Portal:Piano

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A 19th-century grand piano

The piano is a musical instrument played using a keyboard. It is widely used in classical and jazz music for solo performances, ensemble use, chamber music and accompaniment and for composing and rehearsal. Although the piano is not portable and often expensive, its versatility and ubiquity have made it one of the world's most familiar musical instruments.

Pressing a key on the piano's keyboard causes a padded (often with felt) hammer to strike steel strings. The hammers rebound, and the strings continue to vibrate at their resonant frequency. These vibrations are transmitted through a bridge to a sounding board that more efficiently couples the acoustic energy to the air. The sound would otherwise be no louder than that directly produced by the strings. When the key is released, a damper stops the string's vibration and the sound. In the Hornbostel-Sachs system of instrument classification, pianos are considered chordophones.

The word piano is a shortened form of pianoforte (PF), the Italian word for the instrument (which in turn derives from the previous terms gravicembalo col piano e forte and fortepiano). The Italian musical terms piano and forte indicate "soft" and "strong" respectively, in this context referring to the variations in sound volume the instrument produces in response to a pianist's touch on the keys: the greater the velocity of a key press, the greater the force of the hammer hitting the strings, and the louder the sound of the note produced. This is in contrast to the predecessor of the piano, the harpsichord, which cannot produce different dynamics depending on how hard the key is pressed.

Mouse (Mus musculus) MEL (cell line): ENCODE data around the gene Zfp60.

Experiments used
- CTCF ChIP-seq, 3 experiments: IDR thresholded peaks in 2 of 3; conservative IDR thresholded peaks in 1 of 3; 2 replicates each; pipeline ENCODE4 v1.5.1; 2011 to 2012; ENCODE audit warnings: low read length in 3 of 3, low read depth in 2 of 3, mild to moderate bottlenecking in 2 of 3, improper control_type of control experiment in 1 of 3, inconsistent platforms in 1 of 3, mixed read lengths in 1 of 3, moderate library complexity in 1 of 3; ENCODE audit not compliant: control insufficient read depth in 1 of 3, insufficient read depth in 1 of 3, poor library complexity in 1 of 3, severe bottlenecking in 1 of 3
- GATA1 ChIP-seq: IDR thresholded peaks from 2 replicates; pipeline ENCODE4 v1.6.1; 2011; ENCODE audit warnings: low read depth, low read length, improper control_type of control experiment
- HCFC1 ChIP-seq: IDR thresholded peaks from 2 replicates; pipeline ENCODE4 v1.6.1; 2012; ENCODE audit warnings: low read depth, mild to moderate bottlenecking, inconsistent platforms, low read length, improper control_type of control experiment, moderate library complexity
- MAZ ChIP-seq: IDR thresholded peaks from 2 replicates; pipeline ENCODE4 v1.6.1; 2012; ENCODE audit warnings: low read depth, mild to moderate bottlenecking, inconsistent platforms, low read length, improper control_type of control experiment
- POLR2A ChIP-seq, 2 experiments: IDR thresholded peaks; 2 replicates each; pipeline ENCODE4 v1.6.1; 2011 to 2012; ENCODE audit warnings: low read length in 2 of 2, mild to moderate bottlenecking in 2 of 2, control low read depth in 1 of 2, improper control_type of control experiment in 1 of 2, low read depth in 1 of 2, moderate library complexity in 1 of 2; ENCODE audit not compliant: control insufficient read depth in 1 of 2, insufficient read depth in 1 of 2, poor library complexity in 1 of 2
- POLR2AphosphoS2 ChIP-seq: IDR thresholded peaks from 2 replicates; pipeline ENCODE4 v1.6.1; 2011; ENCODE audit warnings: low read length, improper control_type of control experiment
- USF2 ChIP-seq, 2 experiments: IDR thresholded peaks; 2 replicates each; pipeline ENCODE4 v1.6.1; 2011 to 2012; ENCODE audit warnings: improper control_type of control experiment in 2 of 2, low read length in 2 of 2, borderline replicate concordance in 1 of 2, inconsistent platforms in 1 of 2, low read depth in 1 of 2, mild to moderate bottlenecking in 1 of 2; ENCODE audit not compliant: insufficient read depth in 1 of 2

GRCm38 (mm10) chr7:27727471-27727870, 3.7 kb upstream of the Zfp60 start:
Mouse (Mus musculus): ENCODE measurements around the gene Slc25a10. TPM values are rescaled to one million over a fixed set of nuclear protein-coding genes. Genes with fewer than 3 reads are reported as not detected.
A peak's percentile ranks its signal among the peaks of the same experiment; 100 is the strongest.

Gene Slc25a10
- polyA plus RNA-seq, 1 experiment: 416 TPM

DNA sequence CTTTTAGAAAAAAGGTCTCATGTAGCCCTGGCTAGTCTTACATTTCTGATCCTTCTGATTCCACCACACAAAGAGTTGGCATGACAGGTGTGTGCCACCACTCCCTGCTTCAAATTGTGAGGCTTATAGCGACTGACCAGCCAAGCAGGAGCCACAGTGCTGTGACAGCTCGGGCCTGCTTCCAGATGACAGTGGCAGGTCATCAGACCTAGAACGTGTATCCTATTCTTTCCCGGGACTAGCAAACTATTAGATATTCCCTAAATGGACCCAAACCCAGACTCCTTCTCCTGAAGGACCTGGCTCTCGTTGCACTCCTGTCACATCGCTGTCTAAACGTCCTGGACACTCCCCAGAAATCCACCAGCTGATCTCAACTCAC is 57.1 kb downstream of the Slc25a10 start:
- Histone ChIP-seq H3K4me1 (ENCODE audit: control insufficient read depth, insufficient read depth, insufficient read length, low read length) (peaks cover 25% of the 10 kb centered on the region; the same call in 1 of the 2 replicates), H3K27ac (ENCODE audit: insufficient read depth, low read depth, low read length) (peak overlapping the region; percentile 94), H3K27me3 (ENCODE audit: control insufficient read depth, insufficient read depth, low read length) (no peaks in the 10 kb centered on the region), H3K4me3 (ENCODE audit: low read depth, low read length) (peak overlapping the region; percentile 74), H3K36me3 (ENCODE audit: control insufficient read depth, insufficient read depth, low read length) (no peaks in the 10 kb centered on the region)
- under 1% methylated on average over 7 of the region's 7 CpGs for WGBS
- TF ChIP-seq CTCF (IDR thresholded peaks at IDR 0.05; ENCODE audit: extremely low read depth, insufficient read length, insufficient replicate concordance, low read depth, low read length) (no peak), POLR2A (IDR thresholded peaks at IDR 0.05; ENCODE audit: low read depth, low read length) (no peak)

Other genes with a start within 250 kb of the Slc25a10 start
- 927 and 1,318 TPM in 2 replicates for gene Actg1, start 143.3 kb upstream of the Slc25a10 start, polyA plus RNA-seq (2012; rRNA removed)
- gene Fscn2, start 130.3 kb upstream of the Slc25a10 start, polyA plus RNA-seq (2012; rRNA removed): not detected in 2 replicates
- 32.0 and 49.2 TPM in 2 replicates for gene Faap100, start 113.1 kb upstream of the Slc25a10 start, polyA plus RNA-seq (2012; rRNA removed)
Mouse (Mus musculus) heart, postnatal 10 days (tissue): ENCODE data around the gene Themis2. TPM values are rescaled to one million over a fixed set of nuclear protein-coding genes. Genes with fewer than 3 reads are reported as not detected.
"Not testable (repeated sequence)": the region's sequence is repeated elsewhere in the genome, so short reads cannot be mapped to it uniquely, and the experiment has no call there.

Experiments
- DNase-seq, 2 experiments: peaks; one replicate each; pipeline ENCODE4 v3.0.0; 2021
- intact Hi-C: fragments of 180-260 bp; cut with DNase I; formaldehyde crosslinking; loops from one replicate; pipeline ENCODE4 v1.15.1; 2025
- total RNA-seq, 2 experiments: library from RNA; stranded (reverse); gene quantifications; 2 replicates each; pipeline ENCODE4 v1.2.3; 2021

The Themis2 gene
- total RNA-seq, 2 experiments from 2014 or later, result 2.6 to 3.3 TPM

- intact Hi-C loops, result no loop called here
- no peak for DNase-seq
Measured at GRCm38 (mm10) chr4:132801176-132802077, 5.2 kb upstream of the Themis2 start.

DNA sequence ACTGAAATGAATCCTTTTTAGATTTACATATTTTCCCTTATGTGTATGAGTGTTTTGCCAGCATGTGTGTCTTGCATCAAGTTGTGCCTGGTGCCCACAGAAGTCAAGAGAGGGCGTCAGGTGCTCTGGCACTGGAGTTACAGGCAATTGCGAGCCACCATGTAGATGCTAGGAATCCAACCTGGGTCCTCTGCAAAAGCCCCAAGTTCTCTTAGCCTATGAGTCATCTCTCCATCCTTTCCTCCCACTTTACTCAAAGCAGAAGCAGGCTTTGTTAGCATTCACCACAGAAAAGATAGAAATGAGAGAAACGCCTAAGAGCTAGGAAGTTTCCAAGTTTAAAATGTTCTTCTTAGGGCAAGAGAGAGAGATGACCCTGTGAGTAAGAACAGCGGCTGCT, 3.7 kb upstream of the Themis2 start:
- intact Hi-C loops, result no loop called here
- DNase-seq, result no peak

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Yulianna Avdeeva being awarded First Prize at the 2010 competition

The International Chopin Piano Competition (Polish: Międzynarodowy Konkurs Pianistyczny im. Fryderyka Chopina), often referred to as the Chopin Competition, is a prestigious piano competition held in Warsaw, Poland to honour the name of Frédéric Chopin. It was initiated in 1927 and has been held every five years since 1955. It is one of few competitions devoted entirely to the works of a single composer.

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German advertisement poster, around 1920

Bechstein is a German manufacturer of pianos established in 1853 by Carl Bechstein, who set out to manufacture a piano able to withstand the great demands imposed on the instrument by the virtuosi of the time such as Franz Liszt. In 1857, Hans von Bülow (Liszt's son-in-law) gave the first public performance on a Bechstein grand piano. Today, Bechstein is in competition with Steinway & Sons, although the Bechstein sound is very different from Steinway's.

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Edvard Grieg portrait (3470721810).jpg

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Metropolitan Opera House, a concert by pianist Josef Hofmann (1937)
A sold-out 1937 concert by pianist Josef Hofmann at the Metropolitan Opera House


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